Inquest: NHS worker who died from Covid-19 ‘did not feel safe’ without PPE

Mark Woolcock who died from Covid-19 on April 20, 2020 at Newham University Hospital

Mark Woolcock died from Covid-19 on April 20, 2020, at Newham University Hospital following suspected exposure to coronavirus patients - Credit: PA

An NHS employee who died from Covid-19 “did not feel safe” at work in the early days of the pandemic, his daughter has said.

Stratford man Mark Woolcock died on April 20, 2020, at the Newham University Hospital where he had worked for over 17 years.

The 59-year-old spent close to two decades with the Plaistow facility where he looked after discharged patients and moved them to their homes or care homes in an ambulance.

Daughter Tania Woolcock - who recalled her dad as a “nurturing and gentle soul” who was warm, loving and fond of a good joke - told his inquest he was worried about being exposed to the virus.

She referenced a telephone conversation before his last shift, overnight on March 22, 2020, where he said he had collected his own personal protective equipment (PPE).

She said in a statement: “Dad was not happy about going into the wards of the hospital with Covid-19 patients without any protection.

“Dad told me that patient transport services did not provide PPE to him.”

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Ms Woolcock, a social worker, told the proceedings at Barking Town Hall that her father felt “frustration” about Covid and non-Covid patients mixing at the hospital.

She detected “a bit of anxiety” when talking to her dad about his job, adding that he “did not seem comfortable” with the set-up relating to getting patients from wards.

Ms Woolcock, of Thornton Heath in south London, called her father the day after his shift and was “concerned” to find he had a blocked nose - first thought to be unrelated.

“Given the setting that he worked in, it was always in the back of my mind that he could have exposure to Covid, but initially I did agree with what his rationale was – which was that it was probably just a cold," she said.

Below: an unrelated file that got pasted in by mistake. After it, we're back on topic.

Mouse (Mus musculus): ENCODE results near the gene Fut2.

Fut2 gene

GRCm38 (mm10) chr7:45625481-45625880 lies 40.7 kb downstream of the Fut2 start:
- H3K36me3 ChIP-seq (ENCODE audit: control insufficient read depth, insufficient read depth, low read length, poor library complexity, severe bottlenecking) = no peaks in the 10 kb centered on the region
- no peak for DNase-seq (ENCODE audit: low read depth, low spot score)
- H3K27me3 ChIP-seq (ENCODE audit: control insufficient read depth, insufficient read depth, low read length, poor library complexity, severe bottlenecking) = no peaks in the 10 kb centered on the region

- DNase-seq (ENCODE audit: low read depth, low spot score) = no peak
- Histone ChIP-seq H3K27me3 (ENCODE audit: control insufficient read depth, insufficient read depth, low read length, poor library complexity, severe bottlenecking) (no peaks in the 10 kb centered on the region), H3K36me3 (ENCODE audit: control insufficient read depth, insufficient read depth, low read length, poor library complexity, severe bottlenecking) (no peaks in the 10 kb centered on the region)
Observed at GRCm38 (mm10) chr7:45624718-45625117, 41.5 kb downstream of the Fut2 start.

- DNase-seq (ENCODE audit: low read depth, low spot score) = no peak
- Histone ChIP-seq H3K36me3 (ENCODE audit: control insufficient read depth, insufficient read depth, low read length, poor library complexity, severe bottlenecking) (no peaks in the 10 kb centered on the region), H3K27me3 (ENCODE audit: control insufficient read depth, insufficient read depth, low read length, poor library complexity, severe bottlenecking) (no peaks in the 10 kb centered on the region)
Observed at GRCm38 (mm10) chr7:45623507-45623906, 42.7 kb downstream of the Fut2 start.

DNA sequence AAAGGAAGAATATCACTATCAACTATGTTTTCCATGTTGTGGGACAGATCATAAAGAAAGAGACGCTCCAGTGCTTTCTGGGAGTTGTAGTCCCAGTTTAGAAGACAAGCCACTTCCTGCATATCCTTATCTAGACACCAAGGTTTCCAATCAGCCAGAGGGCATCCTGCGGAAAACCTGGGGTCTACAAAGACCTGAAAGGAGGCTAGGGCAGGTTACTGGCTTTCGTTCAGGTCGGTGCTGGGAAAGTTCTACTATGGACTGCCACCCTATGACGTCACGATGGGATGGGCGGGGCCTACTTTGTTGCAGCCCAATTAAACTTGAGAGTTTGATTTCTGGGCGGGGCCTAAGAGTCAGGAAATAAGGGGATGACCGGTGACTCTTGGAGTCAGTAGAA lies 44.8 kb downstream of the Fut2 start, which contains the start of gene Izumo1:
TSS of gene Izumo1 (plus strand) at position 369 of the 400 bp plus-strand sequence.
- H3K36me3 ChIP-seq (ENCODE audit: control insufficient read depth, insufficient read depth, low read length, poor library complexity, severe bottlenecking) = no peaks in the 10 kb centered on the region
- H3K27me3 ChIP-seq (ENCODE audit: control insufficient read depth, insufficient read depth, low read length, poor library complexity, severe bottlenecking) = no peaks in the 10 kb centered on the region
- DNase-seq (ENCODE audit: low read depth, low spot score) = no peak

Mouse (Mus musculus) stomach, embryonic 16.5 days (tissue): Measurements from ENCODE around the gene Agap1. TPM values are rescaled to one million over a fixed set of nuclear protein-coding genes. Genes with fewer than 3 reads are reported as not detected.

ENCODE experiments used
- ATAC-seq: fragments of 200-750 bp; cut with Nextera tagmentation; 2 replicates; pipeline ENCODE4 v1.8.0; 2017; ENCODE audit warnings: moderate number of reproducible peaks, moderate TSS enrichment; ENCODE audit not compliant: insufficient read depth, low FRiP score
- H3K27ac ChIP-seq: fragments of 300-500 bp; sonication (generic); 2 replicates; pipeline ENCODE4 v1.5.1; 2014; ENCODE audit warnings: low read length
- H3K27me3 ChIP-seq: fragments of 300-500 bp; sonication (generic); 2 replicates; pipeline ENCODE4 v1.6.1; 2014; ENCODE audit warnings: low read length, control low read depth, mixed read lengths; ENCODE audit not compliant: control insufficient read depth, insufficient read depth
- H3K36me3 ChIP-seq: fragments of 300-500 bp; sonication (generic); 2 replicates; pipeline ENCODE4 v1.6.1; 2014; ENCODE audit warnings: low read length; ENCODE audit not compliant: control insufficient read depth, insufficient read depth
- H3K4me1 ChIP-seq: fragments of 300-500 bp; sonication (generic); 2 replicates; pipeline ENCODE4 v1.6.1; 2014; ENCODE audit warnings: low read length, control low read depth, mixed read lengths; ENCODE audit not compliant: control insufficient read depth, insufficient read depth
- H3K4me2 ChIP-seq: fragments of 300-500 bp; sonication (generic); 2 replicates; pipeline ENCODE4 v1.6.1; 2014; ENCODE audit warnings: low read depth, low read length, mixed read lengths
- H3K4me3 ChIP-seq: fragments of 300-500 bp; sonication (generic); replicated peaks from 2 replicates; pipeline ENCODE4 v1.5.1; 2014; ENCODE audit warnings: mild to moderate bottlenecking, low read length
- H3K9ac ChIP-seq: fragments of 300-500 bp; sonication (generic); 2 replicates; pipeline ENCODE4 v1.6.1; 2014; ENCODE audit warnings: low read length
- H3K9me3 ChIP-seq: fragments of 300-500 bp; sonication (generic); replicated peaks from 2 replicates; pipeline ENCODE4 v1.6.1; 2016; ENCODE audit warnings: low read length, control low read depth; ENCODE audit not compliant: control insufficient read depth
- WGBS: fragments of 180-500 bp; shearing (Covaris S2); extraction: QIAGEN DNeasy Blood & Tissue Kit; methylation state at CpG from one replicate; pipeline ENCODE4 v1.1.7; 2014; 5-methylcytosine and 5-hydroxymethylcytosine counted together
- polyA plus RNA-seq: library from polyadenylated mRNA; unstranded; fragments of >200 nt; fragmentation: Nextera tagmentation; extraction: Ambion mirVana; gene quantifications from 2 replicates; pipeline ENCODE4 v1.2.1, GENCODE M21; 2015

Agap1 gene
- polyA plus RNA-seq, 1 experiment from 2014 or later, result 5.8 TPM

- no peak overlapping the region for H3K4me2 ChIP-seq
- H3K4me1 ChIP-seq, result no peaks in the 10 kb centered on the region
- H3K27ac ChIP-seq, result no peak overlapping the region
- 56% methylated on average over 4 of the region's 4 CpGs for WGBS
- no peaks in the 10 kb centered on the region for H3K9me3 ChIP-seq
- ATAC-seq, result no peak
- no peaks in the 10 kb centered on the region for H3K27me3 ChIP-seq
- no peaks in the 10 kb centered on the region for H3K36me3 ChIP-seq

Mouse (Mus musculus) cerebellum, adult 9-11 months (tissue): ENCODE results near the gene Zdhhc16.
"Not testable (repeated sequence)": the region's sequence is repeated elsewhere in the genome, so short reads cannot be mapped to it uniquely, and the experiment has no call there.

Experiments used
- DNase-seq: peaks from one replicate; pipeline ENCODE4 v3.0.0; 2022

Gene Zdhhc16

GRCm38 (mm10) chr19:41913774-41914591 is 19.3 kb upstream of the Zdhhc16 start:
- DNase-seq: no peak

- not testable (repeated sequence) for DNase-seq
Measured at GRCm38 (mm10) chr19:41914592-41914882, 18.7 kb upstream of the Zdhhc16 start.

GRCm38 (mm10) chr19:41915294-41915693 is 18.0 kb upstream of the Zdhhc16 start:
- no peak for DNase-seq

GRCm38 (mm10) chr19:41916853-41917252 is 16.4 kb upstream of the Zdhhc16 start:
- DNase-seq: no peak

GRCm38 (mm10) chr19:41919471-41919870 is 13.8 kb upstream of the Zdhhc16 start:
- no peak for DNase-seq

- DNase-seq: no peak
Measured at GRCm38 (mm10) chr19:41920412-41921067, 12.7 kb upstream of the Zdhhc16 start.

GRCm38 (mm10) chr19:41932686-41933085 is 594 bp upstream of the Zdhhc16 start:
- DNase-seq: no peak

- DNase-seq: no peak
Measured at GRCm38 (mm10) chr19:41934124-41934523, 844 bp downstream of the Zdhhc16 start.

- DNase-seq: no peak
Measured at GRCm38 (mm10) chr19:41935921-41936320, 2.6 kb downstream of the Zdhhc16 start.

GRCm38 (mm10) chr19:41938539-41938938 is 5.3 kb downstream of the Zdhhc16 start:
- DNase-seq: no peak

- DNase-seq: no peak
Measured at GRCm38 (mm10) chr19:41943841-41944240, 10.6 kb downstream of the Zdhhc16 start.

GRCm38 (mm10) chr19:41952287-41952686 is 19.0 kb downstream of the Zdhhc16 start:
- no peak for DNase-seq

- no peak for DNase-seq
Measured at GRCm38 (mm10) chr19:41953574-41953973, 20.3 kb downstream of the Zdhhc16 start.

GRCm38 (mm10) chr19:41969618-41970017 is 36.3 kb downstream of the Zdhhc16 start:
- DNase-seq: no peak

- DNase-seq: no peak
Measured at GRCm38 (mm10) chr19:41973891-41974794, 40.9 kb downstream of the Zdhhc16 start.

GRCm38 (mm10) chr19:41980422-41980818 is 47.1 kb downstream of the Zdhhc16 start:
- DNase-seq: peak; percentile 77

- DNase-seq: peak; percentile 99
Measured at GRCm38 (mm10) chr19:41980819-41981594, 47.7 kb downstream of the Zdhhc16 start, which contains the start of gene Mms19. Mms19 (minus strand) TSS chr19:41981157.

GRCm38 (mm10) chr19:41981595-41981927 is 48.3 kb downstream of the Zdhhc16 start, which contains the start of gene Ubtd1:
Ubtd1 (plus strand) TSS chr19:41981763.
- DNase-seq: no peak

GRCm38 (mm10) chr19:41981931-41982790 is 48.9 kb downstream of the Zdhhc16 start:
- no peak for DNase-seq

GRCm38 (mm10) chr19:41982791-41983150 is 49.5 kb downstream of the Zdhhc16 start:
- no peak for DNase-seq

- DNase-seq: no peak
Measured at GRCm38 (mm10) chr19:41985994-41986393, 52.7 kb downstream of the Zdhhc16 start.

Within days, Mr Woolcock was also suffering from aggressive hiccups, a temperature, cold sweats, and a loss of taste and smell.

By the weekend, he said he was ill and would not be going back to work.

Ms Woolcock’s regular calls to her father became difficult as he was not speaking clearly and she had to “draw things out of him” because he did not want to create a fuss.

In one video call, she saw him sweating profusely and slumped in bed.

By April 3, he was struggling to breathe, the inquest was told.

Ms Woolcock called 999 and managed to get through on the second attempt, after which her father was taken from his first floor flat to the hospital.

Unable to see her father following admission because of Covid restrictions, she described communication with the hospital as “difficult”, with updates on his condition being “a bit rushed”.

The social worker said she feared her father may have contracted the virus through repeated exposure to infected patients, after a consultant told her his lungs were “full of” Covid and that he had a high viral load.

It was told that Mr Woolcock, from a close-knit Jamaican family, sent a text to his nephew Nick Kenton in the days before he was admitted to hospital.

The message said he was “off work and self-isolating for seven days” and that he had been “on the same ward as a positive patient without PPE”.

He also told his nephew that there were “no symptoms”.

Barts Health NHS Trust, which runs the hospital, investigated Mr Woolcock’s death, as did the Health and Safety Executive.

The inquest - set to last until March 4 - will look into the systems put in place at the hospital to protect Mr Woolcock and other employees.